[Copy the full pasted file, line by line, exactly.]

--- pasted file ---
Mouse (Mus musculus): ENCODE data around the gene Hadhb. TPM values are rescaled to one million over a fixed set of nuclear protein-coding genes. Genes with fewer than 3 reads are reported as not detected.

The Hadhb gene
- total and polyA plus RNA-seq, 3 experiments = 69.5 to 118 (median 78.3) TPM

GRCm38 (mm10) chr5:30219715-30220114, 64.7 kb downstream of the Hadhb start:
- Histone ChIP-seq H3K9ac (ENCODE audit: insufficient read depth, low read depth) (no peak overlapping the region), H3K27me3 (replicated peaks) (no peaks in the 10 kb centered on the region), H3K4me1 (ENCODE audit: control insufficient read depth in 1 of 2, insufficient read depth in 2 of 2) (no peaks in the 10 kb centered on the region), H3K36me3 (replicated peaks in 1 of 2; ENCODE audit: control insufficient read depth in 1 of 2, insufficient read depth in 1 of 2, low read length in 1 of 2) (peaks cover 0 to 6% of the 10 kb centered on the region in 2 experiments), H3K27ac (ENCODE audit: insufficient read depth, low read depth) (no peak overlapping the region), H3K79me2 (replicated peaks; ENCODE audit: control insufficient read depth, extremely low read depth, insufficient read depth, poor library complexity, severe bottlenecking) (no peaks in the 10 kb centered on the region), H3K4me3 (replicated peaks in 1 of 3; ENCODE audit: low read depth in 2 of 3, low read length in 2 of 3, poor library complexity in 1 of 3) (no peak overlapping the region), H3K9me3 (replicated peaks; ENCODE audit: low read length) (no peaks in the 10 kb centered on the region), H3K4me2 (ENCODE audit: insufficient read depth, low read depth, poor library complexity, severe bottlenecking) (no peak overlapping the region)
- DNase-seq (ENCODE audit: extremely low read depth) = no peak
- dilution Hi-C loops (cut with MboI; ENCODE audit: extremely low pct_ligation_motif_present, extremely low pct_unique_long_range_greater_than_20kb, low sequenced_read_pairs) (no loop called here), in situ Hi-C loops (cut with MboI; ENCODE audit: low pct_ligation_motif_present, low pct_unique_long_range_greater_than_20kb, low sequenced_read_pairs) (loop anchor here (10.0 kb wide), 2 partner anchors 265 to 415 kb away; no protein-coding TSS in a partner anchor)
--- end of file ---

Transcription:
Mouse (Mus musculus): ENCODE data around the gene Hadhb. TPM values are rescaled to one million over a fixed set of nuclear protein-coding genes. Genes with fewer than 3 reads are reported as not detected.

The Hadhb gene
- total and polyA plus RNA-seq, 3 experiments = 69.5 to 118 (median 78.3) TPM

GRCm38 (mm10) chr5:30219715-30220114, 64.7 kb downstream of the Hadhb start:
- Histone ChIP-seq H3K9ac (ENCODE audit: insufficient read depth, low read depth) (no peak overlapping the region), H3K27me3 (replicated peaks) (no peaks in the 10 kb centered on the region), H3K4me1 (ENCODE audit: control insufficient read depth in 1 of 2, insufficient read depth in 2 of 2) (no peaks in the 10 kb centered on the region), H3K36me3 (replicated peaks in 1 of 2; ENCODE audit: control insufficient read depth in 1 of 2, insufficient read depth in 1 of 2, low read length in 1 of 2) (peaks cover 0 to 6% of the 10 kb centered on the region in 2 experiments), H3K27ac (ENCODE audit: insufficient read depth, low read depth) (no peak overlapping the region), H3K79me2 (replicated peaks; ENCODE audit: control insufficient read depth, extremely low read depth, insufficient read depth, poor library complexity, severe bottlenecking) (no peaks in the 10 kb centered on the region), H3K4me3 (replicated peaks in 1 of 3; ENCODE audit: low read depth in 2 of 3, low read length in 2 of 3, poor library complexity in 1 of 3) (no peak overlapping the region), H3K9me3 (replicated peaks; ENCODE audit: low read length) (no peaks in the 10 kb centered on the region), H3K4me2 (ENCODE audit: insufficient read depth, low read depth, poor library complexity, severe bottlenecking) (no peak overlapping the region)
- DNase-seq (ENCODE audit: extremely low read depth) = no peak
- dilution Hi-C loops (cut with MboI; ENCODE audit: extremely low pct_ligation_motif_present, extremely low pct_unique_long_range_greater_than_20kb, low sequenced_read_pairs) (no loop called here), in situ Hi-C loops (cut with MboI; ENCODE audit: low pct_ligation_motif_present, low pct_unique_long_range_greater_than_20kb, low sequenced_read_pairs) (loop anchor here (10.0 kb wide), 2 partner anchors 265 to 415 kb away; no protein-coding TSS in a partner anchor)